Posted on December 12, 2016 by Bryan Zarpentine
The Tampa Bay Rays completed the signing of catcher Wilson Ramos on Monday. An agreement was reached last week during the Winter Meetings but the Rays officially announced the deal on Monday. The deal is for two years and $12.5 million, which is not exactly the contract Ramos envisioned for much of the 2016 season, which was by far the best of his career offensively, but it’s a deal that could end up working out well for both sides.
Ramos was undoubtedly one of the top catchers available on the free agent market this winter after he hit .307 with a .850 OPS in 2016. But an ACL tear, the second of his career, late in the season hindered his value. Knowing that he probably won’t be available on opening day made teams back off, including the Washington Nationals, for whom Ramos has played since 2010. However, every other team’s loss is Tampa Bay’s gain, at least from their perspective.
“We’re really excited to bring Wilson aboard,” said Rays vice president of baseball operations Chaim Bloom Monday after the deal was made official. “When he’s healthy, he’s one of the better catchers in the game. He contributes on both sides of the ball. He contributes behind the plate, he helps the pitching staff and he’s a really good hitter.”
Even after the injury, there were reports that Ramos was seeking a five-year deal, but such a request wasn’t realistic. Eventually, Ramos realized that he would have to settle for a short-term deal, most likely with an American League club, where he could serve as a DH until his knee healed enough to play behind the plate. In a way, that made him the perfect fit for the Rays, who admitted that they usually can’t afford to free agents like Ramos.
“This type of talent is not usually talent that we have access to through the free-agent market,” said Bloom. “We know there’s a long road back, still, for Wilson. We just look at it as a good match for what both of us were looking for.”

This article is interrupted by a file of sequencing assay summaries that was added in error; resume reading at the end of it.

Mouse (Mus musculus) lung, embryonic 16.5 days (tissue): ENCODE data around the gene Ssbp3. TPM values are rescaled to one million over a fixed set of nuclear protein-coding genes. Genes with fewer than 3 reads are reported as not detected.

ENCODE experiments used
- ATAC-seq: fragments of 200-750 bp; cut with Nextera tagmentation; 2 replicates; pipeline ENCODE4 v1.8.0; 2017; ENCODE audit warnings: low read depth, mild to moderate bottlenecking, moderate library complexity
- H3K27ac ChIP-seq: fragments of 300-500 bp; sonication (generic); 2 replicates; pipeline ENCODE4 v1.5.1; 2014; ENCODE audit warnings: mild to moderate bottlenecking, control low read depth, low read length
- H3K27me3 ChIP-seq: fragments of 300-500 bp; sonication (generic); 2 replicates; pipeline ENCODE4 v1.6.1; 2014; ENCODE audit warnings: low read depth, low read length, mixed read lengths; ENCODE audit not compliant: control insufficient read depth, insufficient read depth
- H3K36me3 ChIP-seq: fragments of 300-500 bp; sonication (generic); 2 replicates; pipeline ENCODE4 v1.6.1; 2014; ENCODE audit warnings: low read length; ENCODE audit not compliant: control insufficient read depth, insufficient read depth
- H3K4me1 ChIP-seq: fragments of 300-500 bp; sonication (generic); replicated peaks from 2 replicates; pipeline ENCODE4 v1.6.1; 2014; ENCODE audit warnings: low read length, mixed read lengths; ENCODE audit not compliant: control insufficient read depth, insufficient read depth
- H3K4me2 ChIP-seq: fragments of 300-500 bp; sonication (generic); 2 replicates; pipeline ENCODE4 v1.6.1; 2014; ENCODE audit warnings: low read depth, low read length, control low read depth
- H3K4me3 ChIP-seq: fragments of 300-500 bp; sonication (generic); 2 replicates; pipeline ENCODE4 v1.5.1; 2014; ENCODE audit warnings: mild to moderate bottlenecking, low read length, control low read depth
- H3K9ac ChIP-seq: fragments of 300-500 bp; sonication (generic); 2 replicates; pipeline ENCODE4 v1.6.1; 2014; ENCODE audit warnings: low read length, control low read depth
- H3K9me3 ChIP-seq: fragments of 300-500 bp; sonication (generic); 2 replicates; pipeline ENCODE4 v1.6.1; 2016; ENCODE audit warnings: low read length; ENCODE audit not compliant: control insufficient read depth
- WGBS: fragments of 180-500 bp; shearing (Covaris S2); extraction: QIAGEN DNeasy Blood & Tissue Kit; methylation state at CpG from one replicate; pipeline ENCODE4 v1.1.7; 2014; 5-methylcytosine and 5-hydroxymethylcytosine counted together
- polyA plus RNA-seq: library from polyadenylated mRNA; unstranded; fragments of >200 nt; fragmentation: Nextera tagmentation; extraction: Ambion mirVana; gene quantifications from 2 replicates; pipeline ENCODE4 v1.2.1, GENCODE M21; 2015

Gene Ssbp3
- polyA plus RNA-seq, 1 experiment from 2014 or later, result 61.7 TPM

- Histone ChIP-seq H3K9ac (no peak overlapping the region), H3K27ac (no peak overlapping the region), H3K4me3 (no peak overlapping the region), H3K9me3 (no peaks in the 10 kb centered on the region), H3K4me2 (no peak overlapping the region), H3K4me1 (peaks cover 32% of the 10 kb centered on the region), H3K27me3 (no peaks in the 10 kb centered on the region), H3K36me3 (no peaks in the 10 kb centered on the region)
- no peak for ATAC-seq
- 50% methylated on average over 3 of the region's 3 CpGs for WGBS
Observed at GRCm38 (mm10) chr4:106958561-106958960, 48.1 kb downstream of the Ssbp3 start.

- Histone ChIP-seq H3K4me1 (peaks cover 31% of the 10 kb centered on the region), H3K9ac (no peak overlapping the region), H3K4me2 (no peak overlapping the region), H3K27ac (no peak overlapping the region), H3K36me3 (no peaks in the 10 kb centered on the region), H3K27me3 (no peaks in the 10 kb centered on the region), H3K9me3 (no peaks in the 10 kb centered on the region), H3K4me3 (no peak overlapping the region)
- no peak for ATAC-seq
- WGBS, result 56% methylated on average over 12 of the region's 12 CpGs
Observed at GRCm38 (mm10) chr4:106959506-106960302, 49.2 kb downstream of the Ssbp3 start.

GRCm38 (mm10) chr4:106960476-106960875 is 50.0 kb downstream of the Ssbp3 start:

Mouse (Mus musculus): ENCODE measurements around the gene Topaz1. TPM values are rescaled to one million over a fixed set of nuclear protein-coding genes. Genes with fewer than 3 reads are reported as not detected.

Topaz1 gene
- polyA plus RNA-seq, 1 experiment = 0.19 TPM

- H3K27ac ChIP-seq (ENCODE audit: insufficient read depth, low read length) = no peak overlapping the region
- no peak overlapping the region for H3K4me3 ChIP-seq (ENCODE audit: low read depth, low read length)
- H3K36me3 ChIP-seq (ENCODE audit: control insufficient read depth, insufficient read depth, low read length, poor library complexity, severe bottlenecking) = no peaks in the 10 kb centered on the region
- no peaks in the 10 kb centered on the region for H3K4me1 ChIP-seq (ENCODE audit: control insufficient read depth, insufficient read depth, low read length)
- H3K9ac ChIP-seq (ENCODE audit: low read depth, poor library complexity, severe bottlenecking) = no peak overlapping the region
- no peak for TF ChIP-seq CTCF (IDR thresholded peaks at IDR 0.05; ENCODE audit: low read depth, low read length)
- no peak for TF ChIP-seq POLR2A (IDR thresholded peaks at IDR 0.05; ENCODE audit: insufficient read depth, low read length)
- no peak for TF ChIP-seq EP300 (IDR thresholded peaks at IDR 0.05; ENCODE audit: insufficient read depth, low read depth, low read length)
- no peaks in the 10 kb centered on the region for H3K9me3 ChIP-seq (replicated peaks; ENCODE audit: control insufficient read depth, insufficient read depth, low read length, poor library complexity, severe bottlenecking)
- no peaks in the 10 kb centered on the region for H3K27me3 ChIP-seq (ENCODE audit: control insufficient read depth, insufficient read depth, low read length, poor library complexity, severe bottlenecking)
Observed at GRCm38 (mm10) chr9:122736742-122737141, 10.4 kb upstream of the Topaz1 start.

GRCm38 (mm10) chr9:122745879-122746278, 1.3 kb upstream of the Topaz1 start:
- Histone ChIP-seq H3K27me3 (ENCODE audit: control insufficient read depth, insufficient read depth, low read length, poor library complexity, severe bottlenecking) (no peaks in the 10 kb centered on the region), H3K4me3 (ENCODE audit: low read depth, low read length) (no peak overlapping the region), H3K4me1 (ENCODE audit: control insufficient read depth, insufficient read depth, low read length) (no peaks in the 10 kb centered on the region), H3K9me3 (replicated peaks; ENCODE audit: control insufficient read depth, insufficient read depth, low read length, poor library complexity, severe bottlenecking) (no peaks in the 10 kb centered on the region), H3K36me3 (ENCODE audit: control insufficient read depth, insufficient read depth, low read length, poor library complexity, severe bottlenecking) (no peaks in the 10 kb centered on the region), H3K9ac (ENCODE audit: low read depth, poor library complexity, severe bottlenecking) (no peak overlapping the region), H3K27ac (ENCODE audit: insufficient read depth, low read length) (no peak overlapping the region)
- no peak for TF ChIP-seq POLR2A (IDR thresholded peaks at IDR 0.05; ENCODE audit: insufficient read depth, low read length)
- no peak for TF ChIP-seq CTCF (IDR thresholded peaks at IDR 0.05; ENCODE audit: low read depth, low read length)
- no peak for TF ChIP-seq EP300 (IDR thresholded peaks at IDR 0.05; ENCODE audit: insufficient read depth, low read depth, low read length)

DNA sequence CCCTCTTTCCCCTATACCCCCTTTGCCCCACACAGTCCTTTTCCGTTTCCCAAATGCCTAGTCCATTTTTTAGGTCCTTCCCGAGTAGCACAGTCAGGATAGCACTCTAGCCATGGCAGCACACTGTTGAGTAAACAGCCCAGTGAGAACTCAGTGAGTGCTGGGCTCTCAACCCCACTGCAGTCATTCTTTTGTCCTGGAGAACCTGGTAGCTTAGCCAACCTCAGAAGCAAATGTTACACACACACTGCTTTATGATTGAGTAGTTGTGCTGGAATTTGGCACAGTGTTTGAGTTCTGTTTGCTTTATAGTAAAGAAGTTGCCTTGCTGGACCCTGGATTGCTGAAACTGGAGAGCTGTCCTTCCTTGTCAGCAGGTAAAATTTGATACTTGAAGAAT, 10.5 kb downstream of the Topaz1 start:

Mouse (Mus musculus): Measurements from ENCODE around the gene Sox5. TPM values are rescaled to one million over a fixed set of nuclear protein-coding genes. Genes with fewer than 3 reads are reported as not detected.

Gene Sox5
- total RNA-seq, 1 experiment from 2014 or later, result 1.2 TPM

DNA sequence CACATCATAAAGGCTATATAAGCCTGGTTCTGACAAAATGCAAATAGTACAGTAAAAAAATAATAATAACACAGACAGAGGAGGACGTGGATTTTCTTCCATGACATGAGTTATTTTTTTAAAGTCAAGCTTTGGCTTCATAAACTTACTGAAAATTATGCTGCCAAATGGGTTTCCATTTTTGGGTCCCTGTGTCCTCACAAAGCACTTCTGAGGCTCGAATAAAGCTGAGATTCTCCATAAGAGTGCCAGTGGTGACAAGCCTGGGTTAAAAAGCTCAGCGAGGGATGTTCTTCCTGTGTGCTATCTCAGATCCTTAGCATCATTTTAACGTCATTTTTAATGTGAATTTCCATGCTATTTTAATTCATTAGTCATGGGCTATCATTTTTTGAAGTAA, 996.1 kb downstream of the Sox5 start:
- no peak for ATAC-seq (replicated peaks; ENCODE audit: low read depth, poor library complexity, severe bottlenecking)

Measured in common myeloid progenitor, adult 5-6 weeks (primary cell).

Ramos says that his rehab is going well and that he may be able to serve as Tampa Bay’s DH as early as May. He also said on Monday that he plans to make an effort to get to know Tampa Bay’s pitching staff even before he’s cleared to resume catching. “I’ll reach out to them and learn how they like to pitch and work when they’re on the mound, what they like to throw in certain situations,” Ramos said. “That way, I’ll be ready for them when I get behind the plate.”
At the moment, the Rays don’t have a full-time DH, although if they add an outfielder this winter, Corey Dickerson should end up getting most of his at bats as a DH. However, Dickerson can easily move into the outfield to free up the DH spot when Ramos is ready to hit. In the meantime, Luke Maile and Curt Casali are lined up to split the catching duties for the Rays until Ramos is ready, although exactly when that will be remains uncertain.
Nevertheless, the Rays have signed Ramos to a two-year deal, so even if he is slow to come back in 2017, the Rays will have him back in 2018, presumably healthy and in another contract year. In that sense, the deal should has a chance to work out well for both Tampa Bay and Ramos, even if Ramos struggles to come back from his injury next season.